From these elements, the theme seems obvious: this is a science-fiction pinball game. These mysterious graphic elements, these factory/space-style settings, this character who splits into two… We quickly understand that we’re going to have to experiment with all this in the gameplay, and you’ll see, it’s brilliant!

A rich playfield

In addition to the wonder of the right-hand ramp lightshow and its 15 miniature bulbs, we’re faced with a well-stocked playfield, especially at the upper part. The layout, from left to right, is as follows:

  • At the bottom left, we see the usual pairing of inlane and outlane, plus a standard-size slingshot.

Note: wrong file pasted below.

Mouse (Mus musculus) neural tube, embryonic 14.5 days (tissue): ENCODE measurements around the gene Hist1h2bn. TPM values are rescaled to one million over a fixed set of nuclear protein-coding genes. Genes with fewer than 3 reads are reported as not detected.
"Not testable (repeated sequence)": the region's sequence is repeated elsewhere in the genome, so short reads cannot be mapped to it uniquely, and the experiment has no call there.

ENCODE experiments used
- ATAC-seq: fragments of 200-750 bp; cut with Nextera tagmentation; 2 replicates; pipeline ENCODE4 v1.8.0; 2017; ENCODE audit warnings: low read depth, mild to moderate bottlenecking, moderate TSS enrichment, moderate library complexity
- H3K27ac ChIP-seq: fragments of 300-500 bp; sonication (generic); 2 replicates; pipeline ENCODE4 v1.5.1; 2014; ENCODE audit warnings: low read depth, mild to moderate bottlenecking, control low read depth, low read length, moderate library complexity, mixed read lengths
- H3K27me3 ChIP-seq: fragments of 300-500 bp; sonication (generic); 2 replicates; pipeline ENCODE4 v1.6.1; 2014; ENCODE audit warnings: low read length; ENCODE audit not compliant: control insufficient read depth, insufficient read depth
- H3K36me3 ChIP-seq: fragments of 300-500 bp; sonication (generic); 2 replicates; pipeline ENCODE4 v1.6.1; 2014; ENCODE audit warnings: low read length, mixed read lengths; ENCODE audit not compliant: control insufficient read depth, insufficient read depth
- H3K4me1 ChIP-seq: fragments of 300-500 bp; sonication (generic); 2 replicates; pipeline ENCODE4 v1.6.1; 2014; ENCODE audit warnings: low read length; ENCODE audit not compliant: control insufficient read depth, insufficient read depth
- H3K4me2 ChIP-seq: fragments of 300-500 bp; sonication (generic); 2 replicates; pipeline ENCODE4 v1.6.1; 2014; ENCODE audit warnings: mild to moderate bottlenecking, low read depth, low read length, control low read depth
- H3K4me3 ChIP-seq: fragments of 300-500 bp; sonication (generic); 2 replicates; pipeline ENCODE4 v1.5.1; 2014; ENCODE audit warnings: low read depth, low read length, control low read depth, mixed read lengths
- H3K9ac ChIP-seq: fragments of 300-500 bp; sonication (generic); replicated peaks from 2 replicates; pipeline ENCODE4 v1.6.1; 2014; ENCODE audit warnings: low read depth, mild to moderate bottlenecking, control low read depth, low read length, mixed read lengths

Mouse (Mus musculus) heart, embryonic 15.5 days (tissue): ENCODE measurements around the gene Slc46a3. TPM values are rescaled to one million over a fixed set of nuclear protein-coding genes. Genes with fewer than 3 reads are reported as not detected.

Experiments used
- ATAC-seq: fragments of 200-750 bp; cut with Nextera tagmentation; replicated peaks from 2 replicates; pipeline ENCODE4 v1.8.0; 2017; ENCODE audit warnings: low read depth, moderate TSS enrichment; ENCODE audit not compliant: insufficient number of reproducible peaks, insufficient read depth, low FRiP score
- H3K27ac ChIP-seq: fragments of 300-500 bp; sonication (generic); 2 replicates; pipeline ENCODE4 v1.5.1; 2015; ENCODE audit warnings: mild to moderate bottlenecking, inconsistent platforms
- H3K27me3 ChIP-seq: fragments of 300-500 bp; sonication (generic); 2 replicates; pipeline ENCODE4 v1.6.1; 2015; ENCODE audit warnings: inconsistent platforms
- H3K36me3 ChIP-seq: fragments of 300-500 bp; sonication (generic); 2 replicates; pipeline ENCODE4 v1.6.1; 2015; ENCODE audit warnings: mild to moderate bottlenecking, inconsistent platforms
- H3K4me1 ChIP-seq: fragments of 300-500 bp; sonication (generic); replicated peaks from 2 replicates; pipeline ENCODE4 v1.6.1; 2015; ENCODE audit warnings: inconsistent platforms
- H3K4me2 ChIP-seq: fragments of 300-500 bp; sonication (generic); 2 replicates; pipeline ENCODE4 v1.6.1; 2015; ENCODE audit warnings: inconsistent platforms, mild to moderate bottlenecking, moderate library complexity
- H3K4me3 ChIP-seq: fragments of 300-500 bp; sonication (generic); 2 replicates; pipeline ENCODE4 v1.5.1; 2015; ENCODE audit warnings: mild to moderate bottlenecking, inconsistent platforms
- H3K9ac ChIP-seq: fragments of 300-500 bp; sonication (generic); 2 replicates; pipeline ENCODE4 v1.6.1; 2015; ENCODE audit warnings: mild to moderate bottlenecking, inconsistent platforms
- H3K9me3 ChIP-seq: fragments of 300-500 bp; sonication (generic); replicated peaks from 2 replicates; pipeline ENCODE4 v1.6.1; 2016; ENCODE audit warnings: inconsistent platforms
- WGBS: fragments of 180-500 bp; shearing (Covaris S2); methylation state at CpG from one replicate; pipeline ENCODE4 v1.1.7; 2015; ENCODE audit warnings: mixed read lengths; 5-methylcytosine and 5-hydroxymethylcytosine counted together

• Just above the latter, a “kicking target” – a mechanism much used by Gottlieb, and also found on Stern’s Foo Fighters (hold it…) – sends the ball back in the same way as a slingshot, but in a downward direction.
  • Above, a third flipper provides access to the right-hand shots.
TX Sector pinball machine - Gottlieb - Playfield

Trajectories on the playfield

Moving on to the shooting axes, the leftmost shot leads to a fixed “MEGA-PORT2” target which, depending on the game phase, can score :

  • 10,000 points,
  • 1 level,
  • an Extra-Ball
  • or a special.

To its right, we note a ramp protected by a drop target. The “Tele-Port” inserts are visible in front of the ramp, and there’s a light under the plastic at the top of the ramp, flashing faster and faster as you count down, which is an interesting indicator.

For the central shots, we’re faced with an unstructured layout. In the middle, we find a row of 4 drop targets, slightly tilted to the left so as not to be too punitive, accompanied by 1x, 2x and 3x inserts. These are used to obtain levels.